Working In These Times
Two Years After Massey Disaster, Mine Safety Agency Owns Up to Problems (Again)
Last week, the Mine Safety and Health Administration released its internal review into the federal agency's role in the problems causing the 2010 explosion that killed 29 miners in the Upper Big Branch Mine owned by Massey Energy Company in West Virginia. While the report claims that MSHA's poor regulatory conduct did not cause the explosion, it did find that “MSHA and District 4 did not follow established agency policies and procedures.”
The report found that recommendations concerning a methane explosion that occurred at the Upper Big Branch Mine in 2004, similar to the one that caused the explosion, were not kept in the case files for MSHA inspectors. MSHA inspectors who inspected the mine before the 2010 explosion were unaware of these recommendations and thus did not pay attention to them.
The new report also found that the agency did not prosecute Massey for conditions that ultimately caused the explosion: dangerous accumulation of coal dust, as well as poor ventilation. It also found that, breaking from protocol, MSHA inspectors did not inspect the mine in “its entirety." And the internal review found that MSHA inspectors often did not review the mine's safety log books.
“Required inspections were not completed. Logbooks where critical information was supposed to be recorded about the conditions of the mine were not examined. MSHA District 4 supervisory personnel did not follow up on what were clearly flagrant violations of the law. These and many other failures allowed Massey to continue to get away with violating the law and putting its employees in danger every single day,” United Mine Workers of America President Cecil E. Roberts said in a press release.
A big part of the problem was that many of the mine inspectors were not properly trained and, due to understaffing, were forced to quickly mine inspections. Budget cuts to the MSHA under the Bush Administration were cited for the reason why so many untrained inspectors were rushed into the field.
“Many had not even completed all their training. This is a nationwide issue at MSHA, the result of years of neglect and indifference by the Bush Administration. But frankly, that’s still no excuse for what occurred at [Upper Big Branch],” Roberts said.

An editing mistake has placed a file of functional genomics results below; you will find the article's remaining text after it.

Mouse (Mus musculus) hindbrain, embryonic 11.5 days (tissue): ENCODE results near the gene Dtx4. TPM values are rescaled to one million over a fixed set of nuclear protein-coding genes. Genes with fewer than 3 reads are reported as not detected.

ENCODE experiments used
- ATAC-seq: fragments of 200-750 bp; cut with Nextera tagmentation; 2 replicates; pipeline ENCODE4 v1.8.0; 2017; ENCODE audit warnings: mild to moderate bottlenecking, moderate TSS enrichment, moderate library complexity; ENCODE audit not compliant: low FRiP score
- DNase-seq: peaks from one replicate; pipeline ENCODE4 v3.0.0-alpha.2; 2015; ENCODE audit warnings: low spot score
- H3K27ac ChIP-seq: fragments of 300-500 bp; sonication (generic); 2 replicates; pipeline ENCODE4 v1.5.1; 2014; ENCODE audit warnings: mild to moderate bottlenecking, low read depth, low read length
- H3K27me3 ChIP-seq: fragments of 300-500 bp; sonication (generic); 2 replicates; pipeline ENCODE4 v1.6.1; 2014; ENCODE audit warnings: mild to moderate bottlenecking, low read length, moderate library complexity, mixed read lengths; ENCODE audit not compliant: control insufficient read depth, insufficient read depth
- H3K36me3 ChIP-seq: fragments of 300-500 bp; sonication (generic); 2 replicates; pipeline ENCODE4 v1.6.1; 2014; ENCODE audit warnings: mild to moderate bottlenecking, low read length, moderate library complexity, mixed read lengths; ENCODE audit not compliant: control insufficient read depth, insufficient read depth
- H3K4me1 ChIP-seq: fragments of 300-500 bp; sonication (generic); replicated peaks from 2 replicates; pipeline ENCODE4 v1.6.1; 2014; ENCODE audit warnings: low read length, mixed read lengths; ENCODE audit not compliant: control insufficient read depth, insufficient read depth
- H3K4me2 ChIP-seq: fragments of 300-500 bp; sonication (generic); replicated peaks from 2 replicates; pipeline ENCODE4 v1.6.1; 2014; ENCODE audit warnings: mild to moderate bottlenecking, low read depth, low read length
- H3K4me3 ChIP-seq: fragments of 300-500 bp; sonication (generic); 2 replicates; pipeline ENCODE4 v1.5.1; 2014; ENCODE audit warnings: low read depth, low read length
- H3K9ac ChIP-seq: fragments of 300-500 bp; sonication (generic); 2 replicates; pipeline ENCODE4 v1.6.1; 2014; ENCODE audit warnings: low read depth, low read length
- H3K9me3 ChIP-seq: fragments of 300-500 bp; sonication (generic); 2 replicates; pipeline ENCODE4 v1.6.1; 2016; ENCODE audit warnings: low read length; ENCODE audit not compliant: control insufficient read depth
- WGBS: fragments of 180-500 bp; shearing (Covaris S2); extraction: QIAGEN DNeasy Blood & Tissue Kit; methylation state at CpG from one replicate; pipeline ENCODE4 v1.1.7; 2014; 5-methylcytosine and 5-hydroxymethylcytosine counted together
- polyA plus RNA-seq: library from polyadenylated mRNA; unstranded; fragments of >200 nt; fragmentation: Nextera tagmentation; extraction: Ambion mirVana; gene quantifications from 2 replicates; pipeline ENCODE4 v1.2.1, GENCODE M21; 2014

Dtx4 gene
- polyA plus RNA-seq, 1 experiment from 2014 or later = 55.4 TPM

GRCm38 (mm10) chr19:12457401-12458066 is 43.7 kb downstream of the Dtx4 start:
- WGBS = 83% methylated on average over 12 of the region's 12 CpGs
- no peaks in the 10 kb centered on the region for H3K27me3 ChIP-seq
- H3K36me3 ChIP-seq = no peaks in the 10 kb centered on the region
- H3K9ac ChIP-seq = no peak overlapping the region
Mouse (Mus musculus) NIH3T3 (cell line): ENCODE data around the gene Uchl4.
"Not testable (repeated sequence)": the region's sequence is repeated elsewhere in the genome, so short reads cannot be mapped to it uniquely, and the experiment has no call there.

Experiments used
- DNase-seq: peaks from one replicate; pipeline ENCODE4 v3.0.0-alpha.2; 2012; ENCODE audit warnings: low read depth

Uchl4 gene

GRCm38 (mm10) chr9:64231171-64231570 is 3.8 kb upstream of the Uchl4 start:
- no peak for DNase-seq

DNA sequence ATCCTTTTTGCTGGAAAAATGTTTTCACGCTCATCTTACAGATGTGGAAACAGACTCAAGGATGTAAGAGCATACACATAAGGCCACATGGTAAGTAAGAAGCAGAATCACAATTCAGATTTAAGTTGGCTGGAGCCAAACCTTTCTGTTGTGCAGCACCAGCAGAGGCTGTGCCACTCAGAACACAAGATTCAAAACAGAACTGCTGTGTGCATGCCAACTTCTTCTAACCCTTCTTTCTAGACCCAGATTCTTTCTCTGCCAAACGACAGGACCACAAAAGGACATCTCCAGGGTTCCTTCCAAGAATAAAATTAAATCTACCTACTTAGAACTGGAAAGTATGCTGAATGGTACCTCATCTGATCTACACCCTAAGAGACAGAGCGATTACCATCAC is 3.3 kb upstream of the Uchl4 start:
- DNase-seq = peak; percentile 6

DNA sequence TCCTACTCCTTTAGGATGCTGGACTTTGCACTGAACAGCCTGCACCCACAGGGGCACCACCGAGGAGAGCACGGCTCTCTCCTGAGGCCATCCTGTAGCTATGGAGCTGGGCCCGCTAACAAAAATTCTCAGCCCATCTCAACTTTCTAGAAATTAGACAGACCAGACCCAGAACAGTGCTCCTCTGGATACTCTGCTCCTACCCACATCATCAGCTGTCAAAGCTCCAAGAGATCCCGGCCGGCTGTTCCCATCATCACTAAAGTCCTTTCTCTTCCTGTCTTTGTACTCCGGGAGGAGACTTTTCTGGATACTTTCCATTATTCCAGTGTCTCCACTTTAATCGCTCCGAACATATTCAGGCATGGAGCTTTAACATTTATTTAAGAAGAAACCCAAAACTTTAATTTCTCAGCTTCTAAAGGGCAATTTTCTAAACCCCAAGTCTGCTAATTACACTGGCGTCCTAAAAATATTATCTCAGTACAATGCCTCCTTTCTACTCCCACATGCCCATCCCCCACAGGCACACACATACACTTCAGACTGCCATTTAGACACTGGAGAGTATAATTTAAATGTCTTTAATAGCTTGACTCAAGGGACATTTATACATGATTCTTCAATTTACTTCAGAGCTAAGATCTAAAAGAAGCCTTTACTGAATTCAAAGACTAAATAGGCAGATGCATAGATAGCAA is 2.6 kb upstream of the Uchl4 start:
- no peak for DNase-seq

"I don't think there's any question MSHA could have done better. I don't think there's any question that we surely plan to do better,” said MSHA Administrator Joseph Main. Some hope that this opportunity will be used to improve MSHA and its inspection processes.
But others are skeptical, as MSHA has been aware of similar problems for a long time.
On his blog Coal Tattoo, veteran coal mine reporter Ken Ward Jr. of the Charleston Gazette writes, “Most importantly, remember that the problems uncovered in this internal review mirror those of previous internal reviews — about a dozen of them, done following previous mining disasters over the last two decades."
Congressman George Miller (D-Calif.), the ranking member on the House Committee on Education and Workforce, has called for the passage of the Robert C. Byrd Mine Safety Protection Act to fix these problems. The bill failed previously during a Democrat-controlled Congress in 2010—the first time Congress failed to pass some sort of mine safety bill of some variety after a major mining disaster. With the House now Republican-controlled, it seems entirely unlikely that any such bill will be passed now.
“It is clear the entire system failed these 29 miners, from Congress’s failure to maintain adequate and experienced staffing at MSHA over the years, to the agency’s failures to fully enforce the Mine Act, to the inherent weaknesses in that law, to a company hell-bent on exploiting all of those weaknesses,” Miller said in a statement.
“There is broad agreement from multiple investigations on what caused this disaster and dozens of recommendations that merit timely consideration by Congress and the Department of Labor. The health and safety of America’s miners must not be held up by predictable partisan battles. It's past time we get to work.”